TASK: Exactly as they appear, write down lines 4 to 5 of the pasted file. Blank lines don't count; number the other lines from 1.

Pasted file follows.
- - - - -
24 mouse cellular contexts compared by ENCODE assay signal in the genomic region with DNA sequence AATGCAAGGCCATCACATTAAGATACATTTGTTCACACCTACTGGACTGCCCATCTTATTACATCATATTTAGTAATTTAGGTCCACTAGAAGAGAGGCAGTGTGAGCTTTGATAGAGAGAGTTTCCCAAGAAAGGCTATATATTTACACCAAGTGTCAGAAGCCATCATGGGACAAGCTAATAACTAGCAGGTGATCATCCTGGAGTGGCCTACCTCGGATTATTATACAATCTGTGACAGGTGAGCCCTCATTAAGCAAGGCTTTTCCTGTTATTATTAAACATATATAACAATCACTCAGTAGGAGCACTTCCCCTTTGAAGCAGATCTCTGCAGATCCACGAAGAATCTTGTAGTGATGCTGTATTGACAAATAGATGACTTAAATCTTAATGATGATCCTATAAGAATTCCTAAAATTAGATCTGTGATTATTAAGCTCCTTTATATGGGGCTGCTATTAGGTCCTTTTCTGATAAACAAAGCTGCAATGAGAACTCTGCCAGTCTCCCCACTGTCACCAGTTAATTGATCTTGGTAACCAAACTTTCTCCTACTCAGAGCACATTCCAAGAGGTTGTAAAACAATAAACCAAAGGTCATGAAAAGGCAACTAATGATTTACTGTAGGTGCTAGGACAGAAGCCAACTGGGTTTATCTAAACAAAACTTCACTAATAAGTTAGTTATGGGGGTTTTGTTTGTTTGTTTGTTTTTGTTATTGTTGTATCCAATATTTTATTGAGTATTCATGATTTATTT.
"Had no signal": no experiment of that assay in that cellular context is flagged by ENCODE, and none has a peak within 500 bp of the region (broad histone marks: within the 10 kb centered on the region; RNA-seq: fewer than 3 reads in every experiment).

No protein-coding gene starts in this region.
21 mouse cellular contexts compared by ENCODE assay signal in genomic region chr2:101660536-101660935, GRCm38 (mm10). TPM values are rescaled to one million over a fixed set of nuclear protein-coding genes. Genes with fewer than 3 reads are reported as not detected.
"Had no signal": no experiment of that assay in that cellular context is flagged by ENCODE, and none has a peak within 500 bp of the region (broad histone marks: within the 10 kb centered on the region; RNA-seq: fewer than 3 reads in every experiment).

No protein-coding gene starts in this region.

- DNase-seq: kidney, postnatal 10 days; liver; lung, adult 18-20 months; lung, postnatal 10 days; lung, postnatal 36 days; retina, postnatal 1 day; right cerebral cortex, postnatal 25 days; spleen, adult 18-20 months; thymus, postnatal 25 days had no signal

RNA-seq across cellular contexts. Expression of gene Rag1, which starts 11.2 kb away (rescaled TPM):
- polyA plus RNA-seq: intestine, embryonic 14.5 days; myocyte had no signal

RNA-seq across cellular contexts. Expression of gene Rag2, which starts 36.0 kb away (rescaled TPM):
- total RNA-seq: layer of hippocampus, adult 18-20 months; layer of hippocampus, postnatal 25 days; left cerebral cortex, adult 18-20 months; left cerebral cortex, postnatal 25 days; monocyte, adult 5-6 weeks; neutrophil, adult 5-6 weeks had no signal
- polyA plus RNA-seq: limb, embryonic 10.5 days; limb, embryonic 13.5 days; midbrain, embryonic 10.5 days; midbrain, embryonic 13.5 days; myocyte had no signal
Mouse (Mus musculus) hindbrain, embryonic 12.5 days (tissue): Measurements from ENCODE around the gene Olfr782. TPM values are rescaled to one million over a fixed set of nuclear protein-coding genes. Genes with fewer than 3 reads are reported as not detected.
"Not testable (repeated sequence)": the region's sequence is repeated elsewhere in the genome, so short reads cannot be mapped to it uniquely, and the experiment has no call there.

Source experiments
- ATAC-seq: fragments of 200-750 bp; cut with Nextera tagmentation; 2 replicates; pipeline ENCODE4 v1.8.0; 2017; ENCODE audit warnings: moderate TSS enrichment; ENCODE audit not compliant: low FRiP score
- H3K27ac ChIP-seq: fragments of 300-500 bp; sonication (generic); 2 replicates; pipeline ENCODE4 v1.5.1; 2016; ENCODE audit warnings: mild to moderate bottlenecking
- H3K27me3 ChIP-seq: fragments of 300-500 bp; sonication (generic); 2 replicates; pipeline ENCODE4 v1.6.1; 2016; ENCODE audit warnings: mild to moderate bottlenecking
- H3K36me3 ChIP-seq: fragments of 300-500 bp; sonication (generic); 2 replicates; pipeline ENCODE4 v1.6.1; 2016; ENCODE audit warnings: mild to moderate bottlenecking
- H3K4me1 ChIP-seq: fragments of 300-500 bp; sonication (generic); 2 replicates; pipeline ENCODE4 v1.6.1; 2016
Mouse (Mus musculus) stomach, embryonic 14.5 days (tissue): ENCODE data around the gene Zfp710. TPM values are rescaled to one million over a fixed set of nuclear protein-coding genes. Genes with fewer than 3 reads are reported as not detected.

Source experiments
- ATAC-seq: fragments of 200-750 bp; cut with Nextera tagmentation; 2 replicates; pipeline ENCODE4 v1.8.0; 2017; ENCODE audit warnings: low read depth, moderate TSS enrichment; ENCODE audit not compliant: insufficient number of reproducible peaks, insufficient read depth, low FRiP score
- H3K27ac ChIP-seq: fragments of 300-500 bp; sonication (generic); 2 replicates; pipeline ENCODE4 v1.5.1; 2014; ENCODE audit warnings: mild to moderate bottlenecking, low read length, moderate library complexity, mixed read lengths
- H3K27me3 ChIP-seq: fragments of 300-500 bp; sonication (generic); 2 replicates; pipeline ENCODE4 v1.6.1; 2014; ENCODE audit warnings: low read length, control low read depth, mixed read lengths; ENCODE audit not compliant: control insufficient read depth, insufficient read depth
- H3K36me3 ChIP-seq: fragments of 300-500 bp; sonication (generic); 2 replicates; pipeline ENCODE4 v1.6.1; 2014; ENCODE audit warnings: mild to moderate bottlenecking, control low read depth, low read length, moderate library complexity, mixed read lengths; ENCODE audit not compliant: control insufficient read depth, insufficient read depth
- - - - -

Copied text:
21 mouse cellular contexts compared by ENCODE assay signal in genomic region chr2:101660536-101660935, GRCm38 (mm10). TPM values are rescaled to one million over a fixed set of nuclear protein-coding genes. Genes with fewer than 3 reads are reported as not detected.
"Had no signal": no experiment of that assay in that cellular context is flagged by ENCODE, and none has a peak within 500 bp of the region (broad histone marks: within the 10 kb centered on the region; RNA-seq: fewer than 3 reads in every experiment).